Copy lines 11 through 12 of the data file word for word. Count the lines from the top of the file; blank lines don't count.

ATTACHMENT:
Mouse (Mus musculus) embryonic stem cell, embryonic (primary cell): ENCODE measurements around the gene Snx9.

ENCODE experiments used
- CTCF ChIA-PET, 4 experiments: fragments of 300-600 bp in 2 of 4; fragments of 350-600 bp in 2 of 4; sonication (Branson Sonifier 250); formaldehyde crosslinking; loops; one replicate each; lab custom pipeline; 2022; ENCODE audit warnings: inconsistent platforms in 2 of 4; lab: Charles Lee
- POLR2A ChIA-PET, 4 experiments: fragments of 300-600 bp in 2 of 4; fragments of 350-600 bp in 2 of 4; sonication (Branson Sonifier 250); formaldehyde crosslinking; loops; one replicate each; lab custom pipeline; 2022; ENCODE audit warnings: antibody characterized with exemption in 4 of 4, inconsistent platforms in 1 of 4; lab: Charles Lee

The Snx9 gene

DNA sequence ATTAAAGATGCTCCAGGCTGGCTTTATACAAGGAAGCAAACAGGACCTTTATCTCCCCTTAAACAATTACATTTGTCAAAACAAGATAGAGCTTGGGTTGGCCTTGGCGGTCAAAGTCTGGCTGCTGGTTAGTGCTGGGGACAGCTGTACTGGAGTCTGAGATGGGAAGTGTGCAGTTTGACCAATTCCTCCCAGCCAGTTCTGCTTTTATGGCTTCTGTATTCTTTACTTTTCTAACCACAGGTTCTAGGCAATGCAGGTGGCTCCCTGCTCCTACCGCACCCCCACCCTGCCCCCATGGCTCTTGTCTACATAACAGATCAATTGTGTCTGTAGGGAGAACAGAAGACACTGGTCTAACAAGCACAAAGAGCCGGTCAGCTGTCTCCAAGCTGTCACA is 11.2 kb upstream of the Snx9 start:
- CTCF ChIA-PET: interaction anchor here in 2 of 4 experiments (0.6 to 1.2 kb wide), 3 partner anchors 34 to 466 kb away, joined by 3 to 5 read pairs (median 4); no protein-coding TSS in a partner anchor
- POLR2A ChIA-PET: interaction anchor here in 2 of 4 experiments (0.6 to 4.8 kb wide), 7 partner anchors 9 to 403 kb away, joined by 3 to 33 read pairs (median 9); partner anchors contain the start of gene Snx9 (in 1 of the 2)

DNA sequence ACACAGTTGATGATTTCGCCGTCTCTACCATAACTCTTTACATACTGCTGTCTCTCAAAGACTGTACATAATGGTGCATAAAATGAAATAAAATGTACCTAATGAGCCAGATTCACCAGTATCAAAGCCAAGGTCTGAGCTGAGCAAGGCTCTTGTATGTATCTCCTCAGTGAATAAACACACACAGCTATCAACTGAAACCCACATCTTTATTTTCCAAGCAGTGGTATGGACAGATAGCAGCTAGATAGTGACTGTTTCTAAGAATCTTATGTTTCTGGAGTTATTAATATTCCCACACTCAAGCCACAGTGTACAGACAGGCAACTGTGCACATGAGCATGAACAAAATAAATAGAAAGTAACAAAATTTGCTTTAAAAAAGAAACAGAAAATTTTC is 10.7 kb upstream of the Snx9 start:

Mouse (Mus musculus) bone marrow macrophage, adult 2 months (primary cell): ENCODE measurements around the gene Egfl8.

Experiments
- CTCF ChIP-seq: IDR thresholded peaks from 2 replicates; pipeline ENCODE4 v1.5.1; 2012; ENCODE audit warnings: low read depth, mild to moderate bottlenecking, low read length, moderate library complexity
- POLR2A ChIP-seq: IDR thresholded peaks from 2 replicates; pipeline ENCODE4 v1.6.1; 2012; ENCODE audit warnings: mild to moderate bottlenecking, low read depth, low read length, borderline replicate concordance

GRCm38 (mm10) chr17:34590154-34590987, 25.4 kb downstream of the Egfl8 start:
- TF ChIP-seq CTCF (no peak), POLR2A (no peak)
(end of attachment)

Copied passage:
Experiments
- CTCF ChIP-seq: IDR thresholded peaks from 2 replicates; pipeline ENCODE4 v1.5.1; 2012; ENCODE audit warnings: low read depth, mild to moderate bottlenecking, low read length, moderate library complexity